Selected Writings


by Barbara Kussow

                                    For Natalie, 1996

My funeral dress was airy black

light and loose and long

falling almost to my ankles

I was spilled ink

flowing on an impermeable surface.

Three days earlier

I wore hospital scrubs

pajamas offered by a kind nurse

my stomach tense as a surgical clamp

in the bed next to yours.

From your wardrobe

I took two items

an oversized flannel shirt

to comfort me in winter’s pall

and a dressy blouse

magenta geometry with scrolls,

patches of pink, teal, lavender and gold

to lend me your grace and smile

One left me numb,

the other streamed light

from stained-glass windows

to become a shroud

Last Christmas you modeled

long baggy sweaters

and lean leggings

“I’ve always wanted to be thin,” you said.

Watching you twirl,

I tried to fit the shape, the shadows,

the contours of you into my synapses

An unskilled seamstress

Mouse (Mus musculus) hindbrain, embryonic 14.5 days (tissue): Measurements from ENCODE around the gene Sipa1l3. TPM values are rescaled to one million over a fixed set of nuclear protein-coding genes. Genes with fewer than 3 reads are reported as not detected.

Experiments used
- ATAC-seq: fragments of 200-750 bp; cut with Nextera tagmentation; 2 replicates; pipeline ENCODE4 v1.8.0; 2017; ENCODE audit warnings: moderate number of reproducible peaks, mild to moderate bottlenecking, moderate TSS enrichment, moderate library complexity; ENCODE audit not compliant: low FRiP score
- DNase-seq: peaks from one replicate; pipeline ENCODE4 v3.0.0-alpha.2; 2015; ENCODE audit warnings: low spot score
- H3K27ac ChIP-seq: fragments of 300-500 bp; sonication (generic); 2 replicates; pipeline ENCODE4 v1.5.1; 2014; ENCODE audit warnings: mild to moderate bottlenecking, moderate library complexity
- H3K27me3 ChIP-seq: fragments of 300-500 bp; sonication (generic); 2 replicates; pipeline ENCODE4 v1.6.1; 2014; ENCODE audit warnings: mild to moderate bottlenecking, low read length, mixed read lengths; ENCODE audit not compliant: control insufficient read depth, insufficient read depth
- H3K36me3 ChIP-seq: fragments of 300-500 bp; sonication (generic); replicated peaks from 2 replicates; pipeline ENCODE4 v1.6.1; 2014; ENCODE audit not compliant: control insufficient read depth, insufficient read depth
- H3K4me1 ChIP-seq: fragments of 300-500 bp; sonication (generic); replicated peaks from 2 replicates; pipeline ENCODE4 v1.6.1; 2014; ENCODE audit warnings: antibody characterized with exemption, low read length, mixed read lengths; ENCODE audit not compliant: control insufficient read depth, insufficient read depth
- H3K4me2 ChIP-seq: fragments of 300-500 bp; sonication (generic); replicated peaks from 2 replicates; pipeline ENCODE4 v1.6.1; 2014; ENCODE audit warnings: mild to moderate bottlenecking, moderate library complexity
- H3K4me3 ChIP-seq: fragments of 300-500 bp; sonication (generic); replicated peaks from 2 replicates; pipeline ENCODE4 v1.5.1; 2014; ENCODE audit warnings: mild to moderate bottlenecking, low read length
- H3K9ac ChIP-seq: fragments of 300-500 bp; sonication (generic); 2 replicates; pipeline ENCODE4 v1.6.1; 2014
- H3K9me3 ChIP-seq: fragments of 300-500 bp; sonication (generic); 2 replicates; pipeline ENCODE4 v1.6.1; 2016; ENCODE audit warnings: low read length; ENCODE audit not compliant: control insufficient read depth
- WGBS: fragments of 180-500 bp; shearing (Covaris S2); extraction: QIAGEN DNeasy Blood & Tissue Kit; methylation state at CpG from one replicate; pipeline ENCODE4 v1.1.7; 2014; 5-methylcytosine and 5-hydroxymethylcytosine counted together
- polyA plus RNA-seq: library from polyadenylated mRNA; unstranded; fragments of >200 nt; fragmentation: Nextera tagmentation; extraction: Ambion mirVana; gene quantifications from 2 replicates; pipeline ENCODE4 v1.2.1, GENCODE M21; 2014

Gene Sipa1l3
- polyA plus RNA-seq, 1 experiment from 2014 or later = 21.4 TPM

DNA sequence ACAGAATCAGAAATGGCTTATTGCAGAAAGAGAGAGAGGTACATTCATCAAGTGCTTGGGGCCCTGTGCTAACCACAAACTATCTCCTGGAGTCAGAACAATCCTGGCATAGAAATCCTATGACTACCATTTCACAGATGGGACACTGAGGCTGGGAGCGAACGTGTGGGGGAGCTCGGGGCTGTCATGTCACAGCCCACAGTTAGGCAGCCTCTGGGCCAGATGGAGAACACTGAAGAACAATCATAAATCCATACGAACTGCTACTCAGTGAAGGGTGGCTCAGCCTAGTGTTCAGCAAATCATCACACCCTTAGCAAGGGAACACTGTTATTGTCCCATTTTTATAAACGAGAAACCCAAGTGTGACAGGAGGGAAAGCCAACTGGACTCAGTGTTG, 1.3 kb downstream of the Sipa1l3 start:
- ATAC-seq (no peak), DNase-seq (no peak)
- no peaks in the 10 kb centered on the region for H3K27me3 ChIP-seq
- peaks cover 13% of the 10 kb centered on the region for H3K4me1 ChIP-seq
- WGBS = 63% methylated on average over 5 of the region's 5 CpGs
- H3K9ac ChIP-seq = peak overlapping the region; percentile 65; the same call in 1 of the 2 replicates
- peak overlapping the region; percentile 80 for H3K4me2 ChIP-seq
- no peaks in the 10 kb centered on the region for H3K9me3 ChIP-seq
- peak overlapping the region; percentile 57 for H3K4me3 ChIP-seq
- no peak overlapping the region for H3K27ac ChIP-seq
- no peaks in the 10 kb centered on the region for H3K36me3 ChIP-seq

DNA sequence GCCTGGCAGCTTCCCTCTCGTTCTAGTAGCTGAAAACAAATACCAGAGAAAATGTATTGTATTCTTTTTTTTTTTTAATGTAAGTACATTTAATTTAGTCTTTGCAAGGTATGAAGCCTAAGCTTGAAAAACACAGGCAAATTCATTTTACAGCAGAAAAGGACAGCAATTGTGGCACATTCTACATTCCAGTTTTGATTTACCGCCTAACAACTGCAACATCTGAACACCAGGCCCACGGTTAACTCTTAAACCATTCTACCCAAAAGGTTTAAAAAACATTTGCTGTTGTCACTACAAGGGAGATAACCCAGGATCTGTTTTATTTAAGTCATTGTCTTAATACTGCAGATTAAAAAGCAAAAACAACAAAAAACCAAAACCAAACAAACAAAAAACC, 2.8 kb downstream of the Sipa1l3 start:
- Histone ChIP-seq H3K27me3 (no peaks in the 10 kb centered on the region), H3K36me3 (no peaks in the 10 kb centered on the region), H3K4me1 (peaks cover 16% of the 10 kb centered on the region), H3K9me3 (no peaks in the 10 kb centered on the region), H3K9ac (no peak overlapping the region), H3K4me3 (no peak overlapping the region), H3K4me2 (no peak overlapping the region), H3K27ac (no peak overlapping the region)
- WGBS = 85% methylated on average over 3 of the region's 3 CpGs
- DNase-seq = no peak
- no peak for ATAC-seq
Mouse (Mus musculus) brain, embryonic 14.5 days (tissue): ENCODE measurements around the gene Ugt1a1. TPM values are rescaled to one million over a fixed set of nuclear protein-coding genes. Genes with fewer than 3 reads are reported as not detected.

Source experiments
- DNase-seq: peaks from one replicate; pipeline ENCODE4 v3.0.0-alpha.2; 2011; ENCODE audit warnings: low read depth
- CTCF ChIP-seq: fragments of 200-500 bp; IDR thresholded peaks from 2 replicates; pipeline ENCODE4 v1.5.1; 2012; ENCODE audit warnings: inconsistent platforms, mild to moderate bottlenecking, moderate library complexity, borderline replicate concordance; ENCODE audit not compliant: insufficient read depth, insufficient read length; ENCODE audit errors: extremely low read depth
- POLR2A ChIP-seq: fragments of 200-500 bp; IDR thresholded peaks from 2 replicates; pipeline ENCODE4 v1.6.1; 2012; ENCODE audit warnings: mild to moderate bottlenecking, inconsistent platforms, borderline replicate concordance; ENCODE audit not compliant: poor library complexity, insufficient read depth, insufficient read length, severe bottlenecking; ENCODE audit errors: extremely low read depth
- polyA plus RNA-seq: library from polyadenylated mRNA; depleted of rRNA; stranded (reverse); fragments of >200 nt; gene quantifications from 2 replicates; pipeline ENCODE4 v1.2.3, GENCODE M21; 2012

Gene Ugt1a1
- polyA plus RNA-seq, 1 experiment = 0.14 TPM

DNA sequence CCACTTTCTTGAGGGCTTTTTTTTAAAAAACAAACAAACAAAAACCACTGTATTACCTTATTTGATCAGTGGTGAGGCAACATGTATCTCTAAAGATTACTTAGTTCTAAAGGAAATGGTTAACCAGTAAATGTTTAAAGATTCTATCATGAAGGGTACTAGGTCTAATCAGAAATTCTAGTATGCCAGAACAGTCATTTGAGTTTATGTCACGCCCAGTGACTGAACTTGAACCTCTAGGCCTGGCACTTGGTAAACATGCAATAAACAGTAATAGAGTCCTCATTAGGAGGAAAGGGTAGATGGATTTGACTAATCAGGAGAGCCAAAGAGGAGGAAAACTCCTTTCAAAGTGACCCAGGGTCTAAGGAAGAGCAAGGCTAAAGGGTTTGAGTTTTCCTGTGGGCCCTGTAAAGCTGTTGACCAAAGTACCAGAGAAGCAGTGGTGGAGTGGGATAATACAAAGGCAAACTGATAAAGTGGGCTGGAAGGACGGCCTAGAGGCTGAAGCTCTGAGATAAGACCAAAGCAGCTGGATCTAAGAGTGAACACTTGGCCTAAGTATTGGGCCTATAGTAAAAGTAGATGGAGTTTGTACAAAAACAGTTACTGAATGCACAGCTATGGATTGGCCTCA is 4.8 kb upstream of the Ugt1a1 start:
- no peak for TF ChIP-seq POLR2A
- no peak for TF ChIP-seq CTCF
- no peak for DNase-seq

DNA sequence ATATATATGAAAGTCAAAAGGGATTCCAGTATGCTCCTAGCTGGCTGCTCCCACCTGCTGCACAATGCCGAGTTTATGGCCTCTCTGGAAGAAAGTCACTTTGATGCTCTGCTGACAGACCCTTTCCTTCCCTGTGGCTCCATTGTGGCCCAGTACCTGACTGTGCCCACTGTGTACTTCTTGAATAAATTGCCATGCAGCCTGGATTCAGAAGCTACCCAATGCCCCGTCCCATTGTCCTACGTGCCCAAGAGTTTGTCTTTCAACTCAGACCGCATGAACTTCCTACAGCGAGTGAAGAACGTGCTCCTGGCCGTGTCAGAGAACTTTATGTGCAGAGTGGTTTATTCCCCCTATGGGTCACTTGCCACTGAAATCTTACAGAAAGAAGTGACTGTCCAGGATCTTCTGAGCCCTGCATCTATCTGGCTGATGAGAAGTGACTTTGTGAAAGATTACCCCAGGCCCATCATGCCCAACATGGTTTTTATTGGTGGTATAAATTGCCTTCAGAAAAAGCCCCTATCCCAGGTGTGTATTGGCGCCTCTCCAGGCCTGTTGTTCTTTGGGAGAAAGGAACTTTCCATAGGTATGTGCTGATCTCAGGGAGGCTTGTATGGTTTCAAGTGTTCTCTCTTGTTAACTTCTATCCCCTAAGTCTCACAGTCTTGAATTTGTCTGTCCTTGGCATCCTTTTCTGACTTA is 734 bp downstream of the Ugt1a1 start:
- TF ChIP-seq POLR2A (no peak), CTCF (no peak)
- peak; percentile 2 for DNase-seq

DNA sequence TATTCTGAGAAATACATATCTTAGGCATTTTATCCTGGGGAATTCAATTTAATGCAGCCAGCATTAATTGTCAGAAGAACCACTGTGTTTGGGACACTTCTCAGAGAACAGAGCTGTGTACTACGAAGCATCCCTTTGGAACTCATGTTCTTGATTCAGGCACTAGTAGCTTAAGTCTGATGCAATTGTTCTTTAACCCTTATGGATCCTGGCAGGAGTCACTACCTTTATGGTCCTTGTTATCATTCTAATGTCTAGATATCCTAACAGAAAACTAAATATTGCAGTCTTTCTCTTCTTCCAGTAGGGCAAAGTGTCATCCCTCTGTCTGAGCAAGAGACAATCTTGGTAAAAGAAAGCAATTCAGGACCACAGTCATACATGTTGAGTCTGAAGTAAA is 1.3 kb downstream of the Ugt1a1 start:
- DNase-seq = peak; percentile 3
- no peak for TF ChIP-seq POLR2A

with no pattern

taking fearful measurements.

This poem was previously published in Red Owl Magazine (now defunct).  It also won an Honorable Mention in a ByLine (also defunct) contest several years ago.


by Barbara Kussow

Scrunched down in a chair not meant for sleeping

I wake with a prolonged sweetness like savoring

the last pages of a novel I don’t want to end.

A sometime insomniac in my own bed I have become

a public napper in the afternoon hush of the public library

fiction section, unfolding my curved spine among readers

too preoccupied or polite to notice near the “B” section

where the brothers have been shifted again, twins

one better known than the other I knew in another library

long ago. We were discontented clerks insufferable I’m sure

handing other people’s novels across the counter, even then

his ambition an intriguing book jacket he was certain to fill.

He had the slouch, the beret worn atilt over thin red hair,

pale blue go-to-hell eyes behind round wire-rimmed glasses

a brash manner with feigned contrition if anyone took offense.

I keep meaning to take one of his books to the circulation

desk and slide it across the counter but I’ve gotten no further

than the photograph showing his fuller visage and somewhat

satisfied smile, his plots less compelling than his persona—

a developing character in the novel I’m still planning to write.

A slightly different version of "Public Dreaming" was published in  BYLINE (now defunct) several years ago.

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